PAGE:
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Saudi praises Nigeria for the conduct of its pilgrims on Hajj

By GAR staff on 17.11.2014.

Saudi Arabia’s National Hajj Commission (NAHCON) highlighted Nigeria as a model Hajj participant at a Makkah event recognising the contributions of African non-Arab countries to the 2014 operation.

Africa's most populous nation witnessed 76,000 of its citizens perform this year's Hajj amid strict security and health procedures in the wake of the Ebola epidemic in West Africa, though Nigeria has since been declared free from disease.

“We are being motivated to continue to work hard for the promotion of Nigeria as a country of law-abiding citizens.”

Nigeria as a whole was commended for the both conduct of its pilgrims, while two of Nigeria’s states, Kano and Sokoto, were singled out for their efficient management of pilgrims within Mina, Arafat and Muzdalifah under the guidance of the Taraduddiyah system.

Dr Saleh Okenwa, NAHCON commissioner for research and planning, expressed his encouragement over the fact that the Taraduddiyah system was “bearing fruit”, and hoped that more states would likely be selected for the award next year.

Ladan Ibrahim, administrative director for the Pilgrims Welfare Board of Sokoto, noted that Nigeria’s pilgrims were “law-abiding citizens that followed the rules and regulations.”

Kano representative Lamini Rabiu concuured: “We are being motivated to continue to work hard for the comfort of our pilgrims and the promotion of Nigeria as a country of law-abiding citizens.”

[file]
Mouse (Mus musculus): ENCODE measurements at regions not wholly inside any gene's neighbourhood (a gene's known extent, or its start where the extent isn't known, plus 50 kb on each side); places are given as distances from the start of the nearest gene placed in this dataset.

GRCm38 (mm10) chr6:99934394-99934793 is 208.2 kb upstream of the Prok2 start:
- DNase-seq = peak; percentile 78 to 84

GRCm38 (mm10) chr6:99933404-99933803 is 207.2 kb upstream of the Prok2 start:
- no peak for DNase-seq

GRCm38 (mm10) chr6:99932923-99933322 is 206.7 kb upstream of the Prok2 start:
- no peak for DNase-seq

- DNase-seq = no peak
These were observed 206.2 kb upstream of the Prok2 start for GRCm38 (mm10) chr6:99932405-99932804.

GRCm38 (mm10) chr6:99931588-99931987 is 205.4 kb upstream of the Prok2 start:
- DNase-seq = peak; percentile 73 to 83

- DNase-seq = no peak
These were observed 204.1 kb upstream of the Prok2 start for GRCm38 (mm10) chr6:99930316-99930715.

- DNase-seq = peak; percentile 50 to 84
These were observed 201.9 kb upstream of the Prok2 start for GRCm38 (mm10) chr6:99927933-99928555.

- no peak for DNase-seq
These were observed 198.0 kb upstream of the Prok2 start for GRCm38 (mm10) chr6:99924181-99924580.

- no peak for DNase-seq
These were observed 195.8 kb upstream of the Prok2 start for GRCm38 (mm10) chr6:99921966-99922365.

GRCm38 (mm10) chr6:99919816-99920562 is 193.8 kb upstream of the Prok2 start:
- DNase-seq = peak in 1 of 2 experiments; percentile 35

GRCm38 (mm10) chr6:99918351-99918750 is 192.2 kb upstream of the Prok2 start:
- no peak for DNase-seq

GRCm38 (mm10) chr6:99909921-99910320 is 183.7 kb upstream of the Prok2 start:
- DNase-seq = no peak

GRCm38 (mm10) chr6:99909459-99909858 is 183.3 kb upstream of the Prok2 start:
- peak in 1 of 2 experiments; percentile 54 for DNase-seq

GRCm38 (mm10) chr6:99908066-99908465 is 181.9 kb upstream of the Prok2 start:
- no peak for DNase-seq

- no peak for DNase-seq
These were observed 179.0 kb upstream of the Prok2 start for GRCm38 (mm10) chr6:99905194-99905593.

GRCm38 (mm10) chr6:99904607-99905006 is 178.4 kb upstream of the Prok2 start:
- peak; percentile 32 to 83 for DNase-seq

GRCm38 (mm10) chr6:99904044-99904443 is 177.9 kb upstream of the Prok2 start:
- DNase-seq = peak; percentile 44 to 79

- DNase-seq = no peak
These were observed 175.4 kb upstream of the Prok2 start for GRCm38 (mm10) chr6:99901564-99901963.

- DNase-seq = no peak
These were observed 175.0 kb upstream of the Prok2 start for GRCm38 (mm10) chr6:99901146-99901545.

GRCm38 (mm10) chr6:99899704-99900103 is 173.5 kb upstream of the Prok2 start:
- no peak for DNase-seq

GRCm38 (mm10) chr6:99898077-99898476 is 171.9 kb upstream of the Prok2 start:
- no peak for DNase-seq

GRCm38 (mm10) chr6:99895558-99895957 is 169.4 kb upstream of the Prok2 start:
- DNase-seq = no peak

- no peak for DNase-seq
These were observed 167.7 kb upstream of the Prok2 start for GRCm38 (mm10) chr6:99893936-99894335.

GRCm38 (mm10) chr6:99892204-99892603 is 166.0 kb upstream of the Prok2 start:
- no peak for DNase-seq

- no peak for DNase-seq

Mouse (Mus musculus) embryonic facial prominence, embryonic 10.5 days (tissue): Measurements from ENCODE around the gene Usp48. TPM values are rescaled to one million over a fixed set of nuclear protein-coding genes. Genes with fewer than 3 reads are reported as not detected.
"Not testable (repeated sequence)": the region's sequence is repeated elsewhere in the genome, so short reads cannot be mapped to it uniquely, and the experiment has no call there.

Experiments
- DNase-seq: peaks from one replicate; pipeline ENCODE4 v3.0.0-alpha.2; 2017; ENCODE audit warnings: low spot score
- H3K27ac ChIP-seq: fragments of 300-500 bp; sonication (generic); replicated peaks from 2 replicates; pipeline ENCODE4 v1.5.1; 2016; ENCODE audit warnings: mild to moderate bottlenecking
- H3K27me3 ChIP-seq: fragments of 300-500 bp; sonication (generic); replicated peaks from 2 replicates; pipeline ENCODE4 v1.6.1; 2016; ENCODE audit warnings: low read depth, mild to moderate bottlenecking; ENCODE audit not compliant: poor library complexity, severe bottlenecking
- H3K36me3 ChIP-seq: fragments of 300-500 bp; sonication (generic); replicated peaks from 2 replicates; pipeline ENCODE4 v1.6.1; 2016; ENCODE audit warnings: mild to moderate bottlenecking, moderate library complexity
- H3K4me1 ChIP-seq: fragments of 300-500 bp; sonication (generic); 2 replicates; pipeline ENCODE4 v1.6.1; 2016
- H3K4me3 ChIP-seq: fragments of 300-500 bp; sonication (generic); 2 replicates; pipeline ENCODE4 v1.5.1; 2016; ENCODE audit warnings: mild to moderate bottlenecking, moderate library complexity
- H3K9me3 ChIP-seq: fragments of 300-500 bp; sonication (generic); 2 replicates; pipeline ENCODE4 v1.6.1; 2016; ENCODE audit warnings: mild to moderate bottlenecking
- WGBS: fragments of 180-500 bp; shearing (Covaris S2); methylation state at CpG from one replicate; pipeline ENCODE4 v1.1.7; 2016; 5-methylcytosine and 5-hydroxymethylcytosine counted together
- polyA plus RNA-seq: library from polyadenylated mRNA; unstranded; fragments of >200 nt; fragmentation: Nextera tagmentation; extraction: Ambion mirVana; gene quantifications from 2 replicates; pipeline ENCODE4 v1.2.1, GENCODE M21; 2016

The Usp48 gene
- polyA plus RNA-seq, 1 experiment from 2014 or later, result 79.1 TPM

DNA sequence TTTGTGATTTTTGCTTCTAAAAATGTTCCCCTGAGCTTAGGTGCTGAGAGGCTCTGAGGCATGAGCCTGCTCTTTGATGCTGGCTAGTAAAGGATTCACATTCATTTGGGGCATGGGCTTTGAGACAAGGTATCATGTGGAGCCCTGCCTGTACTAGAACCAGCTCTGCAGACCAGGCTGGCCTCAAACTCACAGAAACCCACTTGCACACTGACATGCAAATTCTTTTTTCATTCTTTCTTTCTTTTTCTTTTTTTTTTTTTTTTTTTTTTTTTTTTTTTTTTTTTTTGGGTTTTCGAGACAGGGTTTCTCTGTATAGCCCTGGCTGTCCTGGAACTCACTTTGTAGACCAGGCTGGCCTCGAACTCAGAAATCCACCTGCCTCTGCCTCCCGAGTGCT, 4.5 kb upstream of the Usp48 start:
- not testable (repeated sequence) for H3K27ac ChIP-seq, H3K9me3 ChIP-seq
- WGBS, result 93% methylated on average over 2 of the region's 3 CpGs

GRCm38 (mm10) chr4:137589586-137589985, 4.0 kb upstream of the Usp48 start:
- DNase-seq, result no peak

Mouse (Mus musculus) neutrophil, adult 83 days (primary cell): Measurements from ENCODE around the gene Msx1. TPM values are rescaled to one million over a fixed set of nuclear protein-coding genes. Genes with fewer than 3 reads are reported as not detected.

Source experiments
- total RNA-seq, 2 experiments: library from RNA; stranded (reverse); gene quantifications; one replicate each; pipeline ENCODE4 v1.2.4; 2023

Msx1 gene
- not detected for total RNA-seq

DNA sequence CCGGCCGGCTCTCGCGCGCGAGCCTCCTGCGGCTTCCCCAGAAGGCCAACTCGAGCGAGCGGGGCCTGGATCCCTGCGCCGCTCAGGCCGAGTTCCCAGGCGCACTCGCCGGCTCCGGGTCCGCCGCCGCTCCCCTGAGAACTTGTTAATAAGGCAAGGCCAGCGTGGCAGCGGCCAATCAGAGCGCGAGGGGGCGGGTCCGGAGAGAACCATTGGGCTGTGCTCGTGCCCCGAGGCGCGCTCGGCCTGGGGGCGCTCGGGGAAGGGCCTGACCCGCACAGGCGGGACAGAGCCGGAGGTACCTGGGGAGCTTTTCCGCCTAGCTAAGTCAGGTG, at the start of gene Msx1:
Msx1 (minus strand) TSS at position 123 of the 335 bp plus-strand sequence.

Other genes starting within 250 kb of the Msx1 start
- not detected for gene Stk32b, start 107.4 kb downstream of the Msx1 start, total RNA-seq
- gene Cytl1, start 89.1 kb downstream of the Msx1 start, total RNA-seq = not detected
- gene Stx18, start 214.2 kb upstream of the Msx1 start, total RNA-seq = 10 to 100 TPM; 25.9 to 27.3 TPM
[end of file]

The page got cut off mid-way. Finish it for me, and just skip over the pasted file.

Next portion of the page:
Hosted by the “Establishment of Mutawifs for Pilgrims” from African Non-Arab Countries, the event also recognised Dr Saheed Ahmad Rufai, a social sciences lecturer at Lagos State University (LASU), for his efforts to enhance dialogue between members through translation and interpretation.

Dr Saheed in turn thanked Dr Ameer Qattani, Hajj director for the Ministry, and Dr Abdul Wahid Saifuddin, chairman of the African Establishment, “for giving me the opportunity to serve the guests of Allah and also for according me the honour to address the dignitaries.”

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The LASU don also used the occasion to demonstrate his erudition by reciting a selection of Arabic poetry celebrating the uniqueness of Hajj as an Islamic pillar, to the delight of the Saudi audience.

He concluded by noting that “the award is not only prestigious, but ennobling and dignifying, and a call to more dedicated services to Islam and humanity.”

The Hajj mission heads of a wide range of African countries were present at the event, and awards were also handed down to Ethiopia, Cote d’Ivoire, Ghana, and South Africa.